291 Campus Drive
Stanford, CA 94305
“Whole Genome Sequencing of Bronchodilator Response in Minority Children with Asthma”
Event and Registration Information.
Asthma is a chronic inflammatory disorder of the airways characterized by recurrent respiratory symptoms and reversible airway obstruction. Asthma affects 5% of the world population and is one of the most common chronic diseases among children. In the U.S., asthma prevalence is highest among Puerto Ricans (36.5%), intermediate among African Americans (13.0%) and European Americans (12.1%), and lowest among Mexican Americans (7.5%). These disparities also extend to asthma mortality, which is four-fold higher in Puerto Ricans and African Americans compared to European and Mexican Americans. Albuterol, a bronchodilator medication, is the first-line therapy for asthma treatment worldwide, despite a wide variation of drug response among different racial/ethnic groups.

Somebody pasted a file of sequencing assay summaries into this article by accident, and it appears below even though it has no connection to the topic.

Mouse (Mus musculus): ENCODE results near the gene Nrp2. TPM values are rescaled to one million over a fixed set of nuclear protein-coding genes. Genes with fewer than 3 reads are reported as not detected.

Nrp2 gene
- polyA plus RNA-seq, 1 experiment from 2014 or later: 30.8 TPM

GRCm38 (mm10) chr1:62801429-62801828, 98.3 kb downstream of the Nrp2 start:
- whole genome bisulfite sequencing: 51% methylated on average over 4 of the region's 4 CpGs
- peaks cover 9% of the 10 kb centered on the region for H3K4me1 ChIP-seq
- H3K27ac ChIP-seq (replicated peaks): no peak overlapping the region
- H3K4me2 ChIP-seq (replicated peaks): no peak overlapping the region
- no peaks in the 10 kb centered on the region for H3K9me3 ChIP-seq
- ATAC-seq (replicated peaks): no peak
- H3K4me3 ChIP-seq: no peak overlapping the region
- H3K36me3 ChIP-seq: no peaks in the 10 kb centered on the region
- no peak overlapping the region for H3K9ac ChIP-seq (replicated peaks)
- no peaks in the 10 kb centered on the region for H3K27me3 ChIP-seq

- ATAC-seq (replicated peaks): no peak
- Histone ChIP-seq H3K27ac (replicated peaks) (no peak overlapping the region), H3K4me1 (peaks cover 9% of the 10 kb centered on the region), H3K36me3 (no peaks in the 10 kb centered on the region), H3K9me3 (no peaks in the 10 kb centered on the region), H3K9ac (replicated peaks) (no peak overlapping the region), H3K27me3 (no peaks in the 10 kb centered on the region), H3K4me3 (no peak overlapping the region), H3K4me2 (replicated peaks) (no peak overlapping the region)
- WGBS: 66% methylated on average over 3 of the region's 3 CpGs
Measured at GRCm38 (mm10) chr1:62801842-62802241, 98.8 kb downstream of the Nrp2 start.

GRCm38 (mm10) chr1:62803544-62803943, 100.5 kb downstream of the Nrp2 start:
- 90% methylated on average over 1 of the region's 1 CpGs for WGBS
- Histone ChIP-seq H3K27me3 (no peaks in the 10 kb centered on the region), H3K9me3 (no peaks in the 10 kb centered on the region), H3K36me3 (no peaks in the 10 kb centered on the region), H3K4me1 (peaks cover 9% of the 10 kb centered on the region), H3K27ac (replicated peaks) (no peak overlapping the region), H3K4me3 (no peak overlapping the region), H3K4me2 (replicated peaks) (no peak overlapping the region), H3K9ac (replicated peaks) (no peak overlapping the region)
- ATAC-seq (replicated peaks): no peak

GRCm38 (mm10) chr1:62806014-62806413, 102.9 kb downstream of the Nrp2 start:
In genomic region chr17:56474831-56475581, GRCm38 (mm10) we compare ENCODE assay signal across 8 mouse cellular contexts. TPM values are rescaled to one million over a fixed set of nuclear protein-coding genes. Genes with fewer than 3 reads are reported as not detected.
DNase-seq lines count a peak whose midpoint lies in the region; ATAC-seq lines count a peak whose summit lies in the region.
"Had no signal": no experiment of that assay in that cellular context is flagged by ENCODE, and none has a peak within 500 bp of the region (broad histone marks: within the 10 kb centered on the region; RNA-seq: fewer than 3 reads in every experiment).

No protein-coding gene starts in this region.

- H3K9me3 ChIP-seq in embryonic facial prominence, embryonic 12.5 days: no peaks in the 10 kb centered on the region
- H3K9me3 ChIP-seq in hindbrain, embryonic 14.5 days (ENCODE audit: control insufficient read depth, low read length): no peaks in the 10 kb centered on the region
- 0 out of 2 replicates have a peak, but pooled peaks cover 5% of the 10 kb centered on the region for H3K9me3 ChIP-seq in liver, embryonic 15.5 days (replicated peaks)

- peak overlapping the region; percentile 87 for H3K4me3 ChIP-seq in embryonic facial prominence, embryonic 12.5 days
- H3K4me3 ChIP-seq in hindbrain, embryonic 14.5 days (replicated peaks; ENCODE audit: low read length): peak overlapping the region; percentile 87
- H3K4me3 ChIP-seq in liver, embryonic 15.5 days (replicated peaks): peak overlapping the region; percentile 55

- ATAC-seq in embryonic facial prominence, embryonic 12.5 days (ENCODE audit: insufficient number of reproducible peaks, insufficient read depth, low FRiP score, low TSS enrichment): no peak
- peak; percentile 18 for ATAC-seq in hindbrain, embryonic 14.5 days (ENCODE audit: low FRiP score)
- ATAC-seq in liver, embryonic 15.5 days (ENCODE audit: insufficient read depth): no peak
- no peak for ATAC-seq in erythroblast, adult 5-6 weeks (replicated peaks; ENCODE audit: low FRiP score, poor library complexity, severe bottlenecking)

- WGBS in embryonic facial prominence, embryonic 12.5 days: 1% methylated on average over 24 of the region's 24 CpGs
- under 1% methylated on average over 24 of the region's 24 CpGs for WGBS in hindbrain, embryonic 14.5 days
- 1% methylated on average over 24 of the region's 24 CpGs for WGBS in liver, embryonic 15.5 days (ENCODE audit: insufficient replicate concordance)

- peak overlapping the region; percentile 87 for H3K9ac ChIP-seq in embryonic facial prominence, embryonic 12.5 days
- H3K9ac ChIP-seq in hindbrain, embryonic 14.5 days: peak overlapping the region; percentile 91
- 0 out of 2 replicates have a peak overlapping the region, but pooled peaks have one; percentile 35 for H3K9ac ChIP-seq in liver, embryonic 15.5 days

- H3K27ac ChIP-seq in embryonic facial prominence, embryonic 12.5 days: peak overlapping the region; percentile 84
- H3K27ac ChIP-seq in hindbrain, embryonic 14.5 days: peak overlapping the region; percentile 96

We performed the largest pharmacogenetics study of albuterol response to date, using whole genome sequencing data from 1,441 minority children with asthma from the extremes of bronchodilator (albuterol) drug response distribution.
Our study expands the understanding of pharmacogenetic analyses in racially and ethnically diverse populations and advances the foundation for precision medicine in at-risk and understudied minority populations.